Category Archives: HDB

How to make your home a Best-Seller in Today’s Market!

While waiting for that Circuit Breaker (in Singapore) or Lockdown to be over, what can you do to make your property a quick sell in today’s market? The following  steps will prepare your home for a quicker sale and possibly a better price. The same applies to the Landlord who is looking to rent out his home quickly in the subdued market.

1. Overhaul your Home

If you have been dragging your feet to make all those repairs, now is the time to fix all of those nagging things that you just lived with. Inside the house, look for things like stained ceilings, missing tile, broken windows and doors, heavily scratched floors and other signs of neglect. If you have a wooden deck or parquet flooring, check for cracks in floor boards and loose railings. Make a list of everything you see and then decide which things you’re going to tackle. A competent Realtor can be very helpful in determining what needs to be done and what doesn’t.

2. Declutter

Resist the urge to roll your eyes at this one. It is imperative that your home looks livable. Potential buyers may not be able to see past your clutter. Think of it this way—don’t move things you no longer want or need. Make decisions now and your house will sell faster and your move will be easier.It’s no secret that getting started is the hardest part of decluttering. Take one room, or even part of one room, at a time and dive in. Recycle or shred paper. Donate books, toys, clothing and duplicate household items. If you’re getting frustrated and you can’t deal with one more stack of papers or shoebox of old photos, put them in a plastic tub, label the box and stack it somewhere out of the way. A stack of boxes doesn’t look like clutter.

3. Increase Home Appeal

It’s important that your home makes a good first impression. To make sure buyers want to see the inside of your home, make sure the outside is well-kept, tidy and inviting. It’s important to touch-up or completely repaint trim, keep the grass cut, edge along sidewalks and paths, maintain flowers and shrubs and keep the yard tidy. You never know when curious buyers will pass by. This is especially important as most impressions are first made online via images and videos. Getting your home to be Instagramable will be key to beat your competition.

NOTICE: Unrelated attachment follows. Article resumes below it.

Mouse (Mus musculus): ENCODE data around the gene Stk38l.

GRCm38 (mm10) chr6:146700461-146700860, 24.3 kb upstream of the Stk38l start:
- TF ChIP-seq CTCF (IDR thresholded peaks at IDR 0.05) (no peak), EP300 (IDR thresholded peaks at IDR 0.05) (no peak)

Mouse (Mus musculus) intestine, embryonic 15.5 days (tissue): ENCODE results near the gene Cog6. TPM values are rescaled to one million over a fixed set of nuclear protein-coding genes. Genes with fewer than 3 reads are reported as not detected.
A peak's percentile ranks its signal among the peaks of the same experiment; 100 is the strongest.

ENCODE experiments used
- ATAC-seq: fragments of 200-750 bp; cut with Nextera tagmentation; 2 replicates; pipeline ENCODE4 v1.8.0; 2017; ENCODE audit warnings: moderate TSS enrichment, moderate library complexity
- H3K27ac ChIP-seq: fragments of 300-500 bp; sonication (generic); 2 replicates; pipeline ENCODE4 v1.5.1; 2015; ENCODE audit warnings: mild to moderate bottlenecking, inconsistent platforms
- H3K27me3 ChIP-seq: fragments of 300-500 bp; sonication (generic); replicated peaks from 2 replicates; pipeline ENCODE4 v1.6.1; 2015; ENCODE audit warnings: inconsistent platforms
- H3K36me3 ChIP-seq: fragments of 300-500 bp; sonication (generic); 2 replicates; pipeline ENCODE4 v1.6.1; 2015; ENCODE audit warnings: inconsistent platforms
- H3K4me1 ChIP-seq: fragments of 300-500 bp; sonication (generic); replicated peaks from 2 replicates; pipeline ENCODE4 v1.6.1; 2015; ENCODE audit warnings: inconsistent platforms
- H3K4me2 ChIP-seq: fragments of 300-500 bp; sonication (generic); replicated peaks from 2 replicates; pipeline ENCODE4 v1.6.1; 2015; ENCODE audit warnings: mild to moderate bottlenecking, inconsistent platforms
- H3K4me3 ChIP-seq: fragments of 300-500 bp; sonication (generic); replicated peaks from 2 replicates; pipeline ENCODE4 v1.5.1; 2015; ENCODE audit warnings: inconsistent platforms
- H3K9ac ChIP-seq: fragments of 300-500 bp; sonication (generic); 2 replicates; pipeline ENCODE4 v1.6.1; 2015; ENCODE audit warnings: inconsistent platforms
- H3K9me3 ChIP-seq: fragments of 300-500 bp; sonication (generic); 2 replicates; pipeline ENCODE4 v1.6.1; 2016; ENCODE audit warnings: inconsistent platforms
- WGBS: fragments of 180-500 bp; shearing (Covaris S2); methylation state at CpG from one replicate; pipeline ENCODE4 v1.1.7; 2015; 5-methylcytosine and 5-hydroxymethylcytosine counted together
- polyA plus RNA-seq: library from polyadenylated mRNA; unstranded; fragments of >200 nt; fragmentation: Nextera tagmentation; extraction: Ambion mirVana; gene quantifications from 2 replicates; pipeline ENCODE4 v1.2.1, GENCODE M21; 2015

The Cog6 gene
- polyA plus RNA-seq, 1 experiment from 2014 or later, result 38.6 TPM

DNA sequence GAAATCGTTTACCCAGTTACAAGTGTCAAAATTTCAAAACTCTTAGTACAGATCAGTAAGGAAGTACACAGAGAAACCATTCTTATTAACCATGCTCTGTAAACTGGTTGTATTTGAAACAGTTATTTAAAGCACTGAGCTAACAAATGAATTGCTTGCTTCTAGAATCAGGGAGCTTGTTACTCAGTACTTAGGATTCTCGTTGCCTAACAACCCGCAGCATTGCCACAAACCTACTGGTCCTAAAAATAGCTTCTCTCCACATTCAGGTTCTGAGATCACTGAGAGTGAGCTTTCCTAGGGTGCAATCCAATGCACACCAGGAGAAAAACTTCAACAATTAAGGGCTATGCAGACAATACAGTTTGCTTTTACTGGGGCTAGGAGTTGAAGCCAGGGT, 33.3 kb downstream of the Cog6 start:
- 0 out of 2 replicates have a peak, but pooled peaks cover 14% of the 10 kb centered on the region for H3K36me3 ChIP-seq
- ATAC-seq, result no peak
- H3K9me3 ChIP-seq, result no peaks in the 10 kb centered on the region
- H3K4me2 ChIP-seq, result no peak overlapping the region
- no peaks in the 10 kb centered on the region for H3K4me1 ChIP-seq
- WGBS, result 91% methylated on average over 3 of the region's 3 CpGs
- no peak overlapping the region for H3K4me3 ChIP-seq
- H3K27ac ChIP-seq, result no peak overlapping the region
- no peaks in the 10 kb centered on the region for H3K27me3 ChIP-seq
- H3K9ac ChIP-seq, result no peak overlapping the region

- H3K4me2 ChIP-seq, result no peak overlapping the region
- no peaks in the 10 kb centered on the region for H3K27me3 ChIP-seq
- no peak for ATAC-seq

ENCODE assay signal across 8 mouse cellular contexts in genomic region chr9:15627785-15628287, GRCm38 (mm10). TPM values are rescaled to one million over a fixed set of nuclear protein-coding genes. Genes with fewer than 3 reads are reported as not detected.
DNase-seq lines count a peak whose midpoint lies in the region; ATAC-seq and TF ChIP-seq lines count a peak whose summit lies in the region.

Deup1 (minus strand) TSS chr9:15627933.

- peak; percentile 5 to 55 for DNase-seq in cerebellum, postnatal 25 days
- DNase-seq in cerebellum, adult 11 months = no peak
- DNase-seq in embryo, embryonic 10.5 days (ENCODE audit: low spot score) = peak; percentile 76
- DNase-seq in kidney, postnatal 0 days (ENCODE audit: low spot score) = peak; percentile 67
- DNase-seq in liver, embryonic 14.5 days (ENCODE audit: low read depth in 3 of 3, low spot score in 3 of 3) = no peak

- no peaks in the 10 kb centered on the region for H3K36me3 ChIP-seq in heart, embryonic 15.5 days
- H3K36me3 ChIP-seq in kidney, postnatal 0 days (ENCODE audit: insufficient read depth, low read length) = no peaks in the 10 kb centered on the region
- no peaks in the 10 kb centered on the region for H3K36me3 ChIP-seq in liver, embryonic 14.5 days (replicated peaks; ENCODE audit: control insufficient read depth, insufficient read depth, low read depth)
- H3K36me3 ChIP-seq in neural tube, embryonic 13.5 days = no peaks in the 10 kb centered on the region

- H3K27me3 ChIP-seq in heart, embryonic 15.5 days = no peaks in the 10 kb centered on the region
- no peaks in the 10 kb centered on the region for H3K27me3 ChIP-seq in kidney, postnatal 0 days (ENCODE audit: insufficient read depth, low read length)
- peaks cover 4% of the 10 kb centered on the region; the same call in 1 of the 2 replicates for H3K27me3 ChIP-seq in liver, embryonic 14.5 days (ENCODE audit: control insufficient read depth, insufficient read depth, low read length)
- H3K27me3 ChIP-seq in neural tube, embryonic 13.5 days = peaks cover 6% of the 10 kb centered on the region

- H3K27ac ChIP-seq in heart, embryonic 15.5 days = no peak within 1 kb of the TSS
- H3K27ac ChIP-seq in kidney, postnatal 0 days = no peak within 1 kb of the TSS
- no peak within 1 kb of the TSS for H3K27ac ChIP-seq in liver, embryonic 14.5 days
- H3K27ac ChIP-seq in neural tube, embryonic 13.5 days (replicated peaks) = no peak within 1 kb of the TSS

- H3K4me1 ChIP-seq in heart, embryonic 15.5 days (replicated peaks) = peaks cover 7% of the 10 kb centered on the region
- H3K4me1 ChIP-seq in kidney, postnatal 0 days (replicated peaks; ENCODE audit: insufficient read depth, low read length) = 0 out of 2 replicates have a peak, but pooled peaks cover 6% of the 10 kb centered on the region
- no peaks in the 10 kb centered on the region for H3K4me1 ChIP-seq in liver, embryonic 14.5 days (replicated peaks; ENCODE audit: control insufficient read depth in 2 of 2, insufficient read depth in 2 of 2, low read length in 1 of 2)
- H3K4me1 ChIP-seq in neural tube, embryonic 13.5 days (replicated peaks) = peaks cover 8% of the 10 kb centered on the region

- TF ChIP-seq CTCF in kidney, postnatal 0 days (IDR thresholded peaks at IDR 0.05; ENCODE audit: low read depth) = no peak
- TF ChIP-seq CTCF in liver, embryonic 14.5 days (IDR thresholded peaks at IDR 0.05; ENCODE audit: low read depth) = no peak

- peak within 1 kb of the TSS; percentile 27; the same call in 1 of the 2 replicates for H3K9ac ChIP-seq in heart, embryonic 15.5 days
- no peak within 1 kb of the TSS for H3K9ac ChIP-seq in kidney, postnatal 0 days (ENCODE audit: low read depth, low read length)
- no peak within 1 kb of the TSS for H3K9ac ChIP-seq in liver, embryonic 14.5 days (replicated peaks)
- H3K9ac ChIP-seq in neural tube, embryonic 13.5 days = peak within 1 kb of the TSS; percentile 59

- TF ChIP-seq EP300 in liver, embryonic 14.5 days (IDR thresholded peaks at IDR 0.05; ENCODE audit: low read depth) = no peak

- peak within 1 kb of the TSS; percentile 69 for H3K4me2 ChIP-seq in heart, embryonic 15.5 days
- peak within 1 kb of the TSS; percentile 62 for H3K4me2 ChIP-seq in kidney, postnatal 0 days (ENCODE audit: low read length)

4. A Paint job

A paint job can cover the unsightly cracks on the walls due to age and weather. If you decide to do some interior painting, stick to neutral colors. Neutrals don’t distract and they allow potential buyers to imagine their things in your home.

5. Clean up the place.

This may be the most important step you take toward getting your home ready to sell. For a home to live up to the “move-in condition” description, it has to be clean.If you already keep a clean house, simply keep up the good work, checking to make sure you don’t overlook little-used closets and other nooks and crannies that aren’t part of your weekly routine. This needs to be a deep cleaning.

6. Rearrange Your Furniture

Your furniture is arranged the way it best suits you and your family. When you’re staging your home to sell, you’ll need to use your furniture as marketing tools to help create that enhanced appeal. Avoid having furniture lined up along the walls. Pull the sofa away from the wall and pull chairs close to create a conversation area. Also, you may need to remove some furniture so it’s easy for people to walk around in the rooms.

7. Fresh Flowers and Plants

Greens are the cheapest makeover one can find to enhance the interior look. If the weather allows, plant flowers in pots, window boxes or right in the ground to add color and pump up the curb appeal. Pay close attention to the plants, keeping them watered and trimmed.Inside the house, fresh flowers in vases add color, life and the feeling that you, as the home seller, are putting your best foot forward. It may not matter to some buyers but others will appreciate this detail and take it as a sign that your home has been well cared for. The current trend of urban gardening and farming can help push that hesitant millenial buyer make that purchasing decision.